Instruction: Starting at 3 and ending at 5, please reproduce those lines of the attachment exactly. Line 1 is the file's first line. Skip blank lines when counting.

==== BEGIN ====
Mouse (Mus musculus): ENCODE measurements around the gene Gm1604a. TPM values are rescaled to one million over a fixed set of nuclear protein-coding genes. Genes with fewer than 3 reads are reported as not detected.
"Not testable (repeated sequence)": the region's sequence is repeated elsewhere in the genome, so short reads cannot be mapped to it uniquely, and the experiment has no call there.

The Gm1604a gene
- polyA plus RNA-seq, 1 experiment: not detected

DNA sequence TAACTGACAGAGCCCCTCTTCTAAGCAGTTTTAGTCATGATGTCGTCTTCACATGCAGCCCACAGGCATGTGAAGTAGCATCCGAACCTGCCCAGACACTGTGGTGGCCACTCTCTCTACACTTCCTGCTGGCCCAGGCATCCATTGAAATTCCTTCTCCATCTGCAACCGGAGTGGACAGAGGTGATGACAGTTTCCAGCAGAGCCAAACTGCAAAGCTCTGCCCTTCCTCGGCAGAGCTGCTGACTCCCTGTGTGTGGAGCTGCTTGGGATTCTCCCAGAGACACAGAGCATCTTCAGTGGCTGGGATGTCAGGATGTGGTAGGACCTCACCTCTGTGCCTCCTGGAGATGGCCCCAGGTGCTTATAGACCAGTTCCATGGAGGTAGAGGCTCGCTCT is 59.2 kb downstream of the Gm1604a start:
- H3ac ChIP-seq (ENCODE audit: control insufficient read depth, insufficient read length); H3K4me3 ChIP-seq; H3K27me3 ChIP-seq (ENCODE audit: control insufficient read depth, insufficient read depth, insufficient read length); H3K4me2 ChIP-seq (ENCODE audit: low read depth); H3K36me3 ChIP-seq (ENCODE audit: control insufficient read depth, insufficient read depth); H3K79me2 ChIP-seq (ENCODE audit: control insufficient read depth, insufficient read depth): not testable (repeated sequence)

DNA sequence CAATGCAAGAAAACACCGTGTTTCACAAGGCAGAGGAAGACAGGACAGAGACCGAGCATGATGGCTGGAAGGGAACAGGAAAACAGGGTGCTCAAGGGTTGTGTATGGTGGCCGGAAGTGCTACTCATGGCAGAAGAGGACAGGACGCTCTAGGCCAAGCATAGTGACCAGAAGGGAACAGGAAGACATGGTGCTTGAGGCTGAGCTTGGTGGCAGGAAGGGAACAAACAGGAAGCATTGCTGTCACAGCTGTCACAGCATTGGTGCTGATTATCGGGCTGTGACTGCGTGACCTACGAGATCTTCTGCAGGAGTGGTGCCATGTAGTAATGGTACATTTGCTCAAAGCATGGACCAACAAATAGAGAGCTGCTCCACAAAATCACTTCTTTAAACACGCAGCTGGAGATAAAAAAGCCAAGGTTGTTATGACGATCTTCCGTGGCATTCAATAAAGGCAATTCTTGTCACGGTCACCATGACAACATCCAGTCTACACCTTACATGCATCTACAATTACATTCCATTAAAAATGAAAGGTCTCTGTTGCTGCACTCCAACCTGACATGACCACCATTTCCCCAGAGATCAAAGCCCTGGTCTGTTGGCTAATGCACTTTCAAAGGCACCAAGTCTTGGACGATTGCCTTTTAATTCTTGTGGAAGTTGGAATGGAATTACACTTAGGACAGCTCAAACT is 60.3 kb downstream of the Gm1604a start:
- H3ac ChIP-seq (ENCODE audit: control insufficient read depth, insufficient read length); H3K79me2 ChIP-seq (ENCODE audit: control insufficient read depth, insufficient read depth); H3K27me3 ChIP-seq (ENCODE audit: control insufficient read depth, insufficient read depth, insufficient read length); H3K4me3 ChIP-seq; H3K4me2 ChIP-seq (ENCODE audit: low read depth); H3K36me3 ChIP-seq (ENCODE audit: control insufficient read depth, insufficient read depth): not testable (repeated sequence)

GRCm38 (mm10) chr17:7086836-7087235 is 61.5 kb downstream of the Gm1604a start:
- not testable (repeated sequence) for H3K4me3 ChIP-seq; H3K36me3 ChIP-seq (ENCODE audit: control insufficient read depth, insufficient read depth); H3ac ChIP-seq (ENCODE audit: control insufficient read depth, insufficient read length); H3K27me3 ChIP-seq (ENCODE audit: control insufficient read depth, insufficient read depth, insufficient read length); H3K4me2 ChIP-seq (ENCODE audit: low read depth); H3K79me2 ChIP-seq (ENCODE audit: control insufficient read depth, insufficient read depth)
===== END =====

The Gm1604a gene
- polyA plus RNA-seq, 1 experiment: not detected

DNA sequence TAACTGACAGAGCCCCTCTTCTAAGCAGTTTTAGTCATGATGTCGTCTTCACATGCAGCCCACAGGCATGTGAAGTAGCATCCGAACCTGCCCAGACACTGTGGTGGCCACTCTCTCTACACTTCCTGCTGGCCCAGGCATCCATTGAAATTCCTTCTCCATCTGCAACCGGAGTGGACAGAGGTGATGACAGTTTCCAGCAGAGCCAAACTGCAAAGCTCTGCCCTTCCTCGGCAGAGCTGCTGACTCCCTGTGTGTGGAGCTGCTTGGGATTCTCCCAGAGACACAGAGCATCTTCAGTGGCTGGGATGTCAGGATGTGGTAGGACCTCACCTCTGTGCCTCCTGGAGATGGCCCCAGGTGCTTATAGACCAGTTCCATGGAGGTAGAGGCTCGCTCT is 59.2 kb downstream of the Gm1604a start: